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I was today years old when I learned that the oldest known recording of the human voice contains the second verse of Au Clair de la Lune. You can listen to the recording HERE.

For most of us, this song brings up memories of learning the recorder, Tonette, or Flutophone. Au Clair de la Lune has a small range and simple rhythms, making it ideal for beginning instrumentalists.

CREATING A SMALL ENSEMBLE

If you have access to multiple pitched instruments, such as recorders, Boomwhackers™, and/or Orff instruments, consider creating a small ensemble. For example, you might have an ensemble consisting of recorders, Orff instruments, and singers. Students can rotate in and out of each group as they practice. With a variety of ways to make music, they’ll be able to find what sparks their interest.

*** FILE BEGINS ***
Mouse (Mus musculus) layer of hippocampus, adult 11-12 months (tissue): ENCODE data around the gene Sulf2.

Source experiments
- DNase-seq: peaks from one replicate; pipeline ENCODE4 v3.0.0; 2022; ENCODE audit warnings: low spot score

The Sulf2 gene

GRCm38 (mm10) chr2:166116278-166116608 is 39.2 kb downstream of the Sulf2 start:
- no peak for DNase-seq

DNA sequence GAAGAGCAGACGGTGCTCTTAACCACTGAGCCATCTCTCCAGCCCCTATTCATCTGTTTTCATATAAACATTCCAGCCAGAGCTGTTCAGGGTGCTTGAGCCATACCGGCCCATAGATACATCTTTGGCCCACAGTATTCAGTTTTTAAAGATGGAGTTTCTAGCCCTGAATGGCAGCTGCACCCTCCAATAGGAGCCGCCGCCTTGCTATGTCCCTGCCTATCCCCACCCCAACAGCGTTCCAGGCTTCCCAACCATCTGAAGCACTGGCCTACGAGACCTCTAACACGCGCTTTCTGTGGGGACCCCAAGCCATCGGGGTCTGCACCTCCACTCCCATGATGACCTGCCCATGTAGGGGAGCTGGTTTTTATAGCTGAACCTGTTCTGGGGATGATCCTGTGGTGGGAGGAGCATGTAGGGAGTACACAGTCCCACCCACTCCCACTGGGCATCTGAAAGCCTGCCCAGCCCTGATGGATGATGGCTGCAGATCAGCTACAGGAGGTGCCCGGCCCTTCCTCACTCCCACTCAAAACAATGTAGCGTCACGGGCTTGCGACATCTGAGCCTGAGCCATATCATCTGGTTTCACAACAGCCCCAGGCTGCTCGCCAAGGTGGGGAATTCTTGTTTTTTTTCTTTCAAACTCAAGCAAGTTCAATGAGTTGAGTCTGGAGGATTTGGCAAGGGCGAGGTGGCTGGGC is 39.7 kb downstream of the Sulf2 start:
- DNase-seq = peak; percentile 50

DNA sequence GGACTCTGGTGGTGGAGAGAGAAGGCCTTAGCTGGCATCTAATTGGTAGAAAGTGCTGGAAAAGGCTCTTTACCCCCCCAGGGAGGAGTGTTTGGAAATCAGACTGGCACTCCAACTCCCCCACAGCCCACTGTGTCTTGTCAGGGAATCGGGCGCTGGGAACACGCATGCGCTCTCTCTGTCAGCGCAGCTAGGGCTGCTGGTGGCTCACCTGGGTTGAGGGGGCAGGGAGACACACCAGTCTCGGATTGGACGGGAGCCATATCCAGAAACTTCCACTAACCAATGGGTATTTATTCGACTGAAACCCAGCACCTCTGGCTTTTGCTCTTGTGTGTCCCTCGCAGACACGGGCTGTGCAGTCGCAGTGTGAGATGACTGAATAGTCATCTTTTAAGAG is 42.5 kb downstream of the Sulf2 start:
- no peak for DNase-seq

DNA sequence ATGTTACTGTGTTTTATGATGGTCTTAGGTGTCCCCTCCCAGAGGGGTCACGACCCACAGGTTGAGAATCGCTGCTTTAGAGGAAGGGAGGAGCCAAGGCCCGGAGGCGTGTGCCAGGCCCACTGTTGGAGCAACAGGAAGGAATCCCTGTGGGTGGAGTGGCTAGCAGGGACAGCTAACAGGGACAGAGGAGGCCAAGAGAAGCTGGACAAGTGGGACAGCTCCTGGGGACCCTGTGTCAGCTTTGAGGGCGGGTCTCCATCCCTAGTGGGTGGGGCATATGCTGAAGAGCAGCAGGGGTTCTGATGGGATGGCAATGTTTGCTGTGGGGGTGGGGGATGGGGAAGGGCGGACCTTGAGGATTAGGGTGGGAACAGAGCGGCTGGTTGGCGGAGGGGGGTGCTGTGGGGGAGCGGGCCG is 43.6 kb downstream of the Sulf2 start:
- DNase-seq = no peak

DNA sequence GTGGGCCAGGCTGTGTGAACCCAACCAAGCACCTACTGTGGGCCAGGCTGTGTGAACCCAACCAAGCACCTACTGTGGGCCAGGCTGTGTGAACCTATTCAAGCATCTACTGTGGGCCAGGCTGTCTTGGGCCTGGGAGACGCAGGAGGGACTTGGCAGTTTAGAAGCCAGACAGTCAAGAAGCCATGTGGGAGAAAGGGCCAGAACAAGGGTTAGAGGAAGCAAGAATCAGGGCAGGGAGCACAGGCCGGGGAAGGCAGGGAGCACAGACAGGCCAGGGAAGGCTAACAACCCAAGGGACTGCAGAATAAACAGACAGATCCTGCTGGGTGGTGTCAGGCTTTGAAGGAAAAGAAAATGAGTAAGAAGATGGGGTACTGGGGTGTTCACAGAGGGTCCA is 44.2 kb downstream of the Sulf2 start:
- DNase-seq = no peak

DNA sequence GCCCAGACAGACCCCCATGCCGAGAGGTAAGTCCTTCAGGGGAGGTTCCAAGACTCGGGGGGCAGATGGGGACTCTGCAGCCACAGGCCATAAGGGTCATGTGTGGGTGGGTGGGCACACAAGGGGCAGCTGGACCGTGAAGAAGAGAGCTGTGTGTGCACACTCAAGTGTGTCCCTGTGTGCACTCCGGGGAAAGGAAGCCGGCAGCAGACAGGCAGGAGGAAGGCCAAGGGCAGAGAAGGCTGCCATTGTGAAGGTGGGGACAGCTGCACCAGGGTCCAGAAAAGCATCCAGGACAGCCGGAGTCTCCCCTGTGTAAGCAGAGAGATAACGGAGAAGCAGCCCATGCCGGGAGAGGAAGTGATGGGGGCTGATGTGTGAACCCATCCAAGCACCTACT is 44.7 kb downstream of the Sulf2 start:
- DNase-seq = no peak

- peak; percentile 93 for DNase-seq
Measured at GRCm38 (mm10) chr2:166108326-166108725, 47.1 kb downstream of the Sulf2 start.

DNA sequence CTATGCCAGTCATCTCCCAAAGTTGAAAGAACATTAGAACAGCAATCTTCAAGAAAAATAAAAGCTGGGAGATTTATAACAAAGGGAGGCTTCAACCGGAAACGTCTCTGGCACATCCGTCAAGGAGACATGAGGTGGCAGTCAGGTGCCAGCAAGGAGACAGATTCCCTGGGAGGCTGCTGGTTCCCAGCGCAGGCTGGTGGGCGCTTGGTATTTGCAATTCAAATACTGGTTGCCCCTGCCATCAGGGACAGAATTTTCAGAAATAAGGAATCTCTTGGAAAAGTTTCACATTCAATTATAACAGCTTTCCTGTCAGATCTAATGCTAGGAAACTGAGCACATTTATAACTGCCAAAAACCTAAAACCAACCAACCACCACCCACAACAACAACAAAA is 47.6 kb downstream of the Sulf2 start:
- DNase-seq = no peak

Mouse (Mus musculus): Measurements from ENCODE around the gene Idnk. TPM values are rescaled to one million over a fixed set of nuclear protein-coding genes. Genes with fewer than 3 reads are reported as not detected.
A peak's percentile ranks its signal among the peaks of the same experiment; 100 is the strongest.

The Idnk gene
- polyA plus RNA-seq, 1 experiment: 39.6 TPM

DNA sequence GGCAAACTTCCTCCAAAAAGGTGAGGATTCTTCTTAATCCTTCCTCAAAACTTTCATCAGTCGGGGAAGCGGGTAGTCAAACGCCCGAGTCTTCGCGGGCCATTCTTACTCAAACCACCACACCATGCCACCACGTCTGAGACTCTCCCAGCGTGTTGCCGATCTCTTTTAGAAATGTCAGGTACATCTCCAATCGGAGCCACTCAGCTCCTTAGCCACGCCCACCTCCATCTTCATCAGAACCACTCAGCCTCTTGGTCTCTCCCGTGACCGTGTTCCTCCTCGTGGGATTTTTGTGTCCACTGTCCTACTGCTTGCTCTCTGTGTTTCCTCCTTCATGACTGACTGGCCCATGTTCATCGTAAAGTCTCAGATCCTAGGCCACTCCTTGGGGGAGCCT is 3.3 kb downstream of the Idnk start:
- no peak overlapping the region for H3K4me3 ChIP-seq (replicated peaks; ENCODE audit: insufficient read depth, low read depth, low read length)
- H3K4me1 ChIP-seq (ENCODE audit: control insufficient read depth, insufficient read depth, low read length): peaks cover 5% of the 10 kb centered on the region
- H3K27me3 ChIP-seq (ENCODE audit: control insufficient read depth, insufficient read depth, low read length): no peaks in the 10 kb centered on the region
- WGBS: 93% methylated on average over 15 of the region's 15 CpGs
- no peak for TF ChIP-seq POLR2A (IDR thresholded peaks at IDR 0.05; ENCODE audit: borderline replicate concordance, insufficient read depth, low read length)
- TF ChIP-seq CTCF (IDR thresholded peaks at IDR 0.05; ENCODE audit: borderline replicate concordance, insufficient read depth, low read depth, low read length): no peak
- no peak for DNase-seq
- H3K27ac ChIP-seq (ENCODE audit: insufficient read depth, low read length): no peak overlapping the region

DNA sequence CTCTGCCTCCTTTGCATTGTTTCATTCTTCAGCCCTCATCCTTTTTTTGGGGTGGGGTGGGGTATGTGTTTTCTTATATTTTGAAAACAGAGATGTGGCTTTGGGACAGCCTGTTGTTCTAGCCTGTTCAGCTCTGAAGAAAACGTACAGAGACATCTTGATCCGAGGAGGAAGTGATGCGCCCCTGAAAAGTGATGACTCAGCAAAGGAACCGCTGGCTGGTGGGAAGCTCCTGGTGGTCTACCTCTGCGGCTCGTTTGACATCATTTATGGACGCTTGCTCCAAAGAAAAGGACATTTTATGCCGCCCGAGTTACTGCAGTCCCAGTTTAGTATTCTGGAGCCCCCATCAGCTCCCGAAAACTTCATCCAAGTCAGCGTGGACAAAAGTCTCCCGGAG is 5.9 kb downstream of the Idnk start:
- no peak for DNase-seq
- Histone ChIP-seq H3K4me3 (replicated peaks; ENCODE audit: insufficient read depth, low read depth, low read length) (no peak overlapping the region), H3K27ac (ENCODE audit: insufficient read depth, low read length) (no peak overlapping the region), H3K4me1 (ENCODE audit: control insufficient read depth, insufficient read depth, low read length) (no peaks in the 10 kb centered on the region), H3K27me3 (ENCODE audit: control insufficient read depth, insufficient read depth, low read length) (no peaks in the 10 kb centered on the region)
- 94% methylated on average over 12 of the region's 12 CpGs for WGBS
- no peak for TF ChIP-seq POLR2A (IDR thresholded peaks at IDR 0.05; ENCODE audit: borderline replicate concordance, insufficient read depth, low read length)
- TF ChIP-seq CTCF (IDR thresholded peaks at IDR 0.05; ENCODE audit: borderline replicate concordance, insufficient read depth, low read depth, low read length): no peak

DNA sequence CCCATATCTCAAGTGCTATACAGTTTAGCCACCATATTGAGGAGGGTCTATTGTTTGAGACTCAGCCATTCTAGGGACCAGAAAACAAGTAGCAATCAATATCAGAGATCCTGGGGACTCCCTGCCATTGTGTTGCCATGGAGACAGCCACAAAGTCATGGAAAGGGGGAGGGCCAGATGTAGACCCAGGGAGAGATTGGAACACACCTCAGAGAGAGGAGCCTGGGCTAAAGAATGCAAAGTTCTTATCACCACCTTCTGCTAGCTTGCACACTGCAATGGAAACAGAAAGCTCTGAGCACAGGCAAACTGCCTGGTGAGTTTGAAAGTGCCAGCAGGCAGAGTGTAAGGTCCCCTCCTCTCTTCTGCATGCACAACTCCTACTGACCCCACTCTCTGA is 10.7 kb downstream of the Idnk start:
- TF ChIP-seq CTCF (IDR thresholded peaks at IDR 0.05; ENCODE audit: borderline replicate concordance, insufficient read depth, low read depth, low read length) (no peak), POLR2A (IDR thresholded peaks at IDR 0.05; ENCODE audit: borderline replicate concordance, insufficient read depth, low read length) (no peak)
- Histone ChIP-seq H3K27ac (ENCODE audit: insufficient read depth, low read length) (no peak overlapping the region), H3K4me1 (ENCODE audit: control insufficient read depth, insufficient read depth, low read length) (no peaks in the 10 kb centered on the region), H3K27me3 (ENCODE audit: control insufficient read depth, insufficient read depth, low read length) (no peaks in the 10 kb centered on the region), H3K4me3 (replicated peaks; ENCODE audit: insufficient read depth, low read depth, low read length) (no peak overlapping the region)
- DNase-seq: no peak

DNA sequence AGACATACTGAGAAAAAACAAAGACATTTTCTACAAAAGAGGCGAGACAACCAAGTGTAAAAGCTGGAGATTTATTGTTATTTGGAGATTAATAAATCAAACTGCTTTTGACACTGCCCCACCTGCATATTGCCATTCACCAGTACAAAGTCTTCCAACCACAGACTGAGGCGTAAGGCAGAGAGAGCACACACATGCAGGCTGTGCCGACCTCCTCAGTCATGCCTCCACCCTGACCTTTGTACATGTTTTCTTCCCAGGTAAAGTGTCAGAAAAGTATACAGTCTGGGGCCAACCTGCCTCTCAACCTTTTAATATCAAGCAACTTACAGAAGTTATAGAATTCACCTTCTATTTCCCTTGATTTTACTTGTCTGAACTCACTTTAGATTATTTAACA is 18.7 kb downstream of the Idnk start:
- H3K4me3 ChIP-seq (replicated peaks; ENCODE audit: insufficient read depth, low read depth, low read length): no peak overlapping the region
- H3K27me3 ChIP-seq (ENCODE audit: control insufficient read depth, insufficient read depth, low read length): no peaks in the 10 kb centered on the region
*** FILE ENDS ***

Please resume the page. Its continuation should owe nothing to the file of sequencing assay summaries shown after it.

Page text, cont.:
Best of all, small ensemble work in the classroom translates easily into an informance. If students get to choose their groups, there’s a better chance of positive and prolonged engagement.

HAVE VISUALS AT THE READY

When it comes to playing instruments, it’s important that students have plenty of visuals, live models, and reminders. Reminding students of the correct way to hold their mallets can be as simple as showing them a visual.

See more visuals HERE.

If students already know how to place and remove bars on their Orff instruments, then a simple visual to show the notes they’ll be playing will make bar setup easy. Best of all, it means more ownership from your students, which equals more engagement and a sense of responsibility (i.e., confidence).

See more visuals HERE.
NOTATION IN COLOR

Colored notation is a useful modification for many students, and makes playing Boomwhackers™ simple. You can also purchase these colored stickers for your Orff instruments. As students gain confidence, you can slowly transition (note-by-note) back to standard notation. Click HERE to see more ideas for colored notation.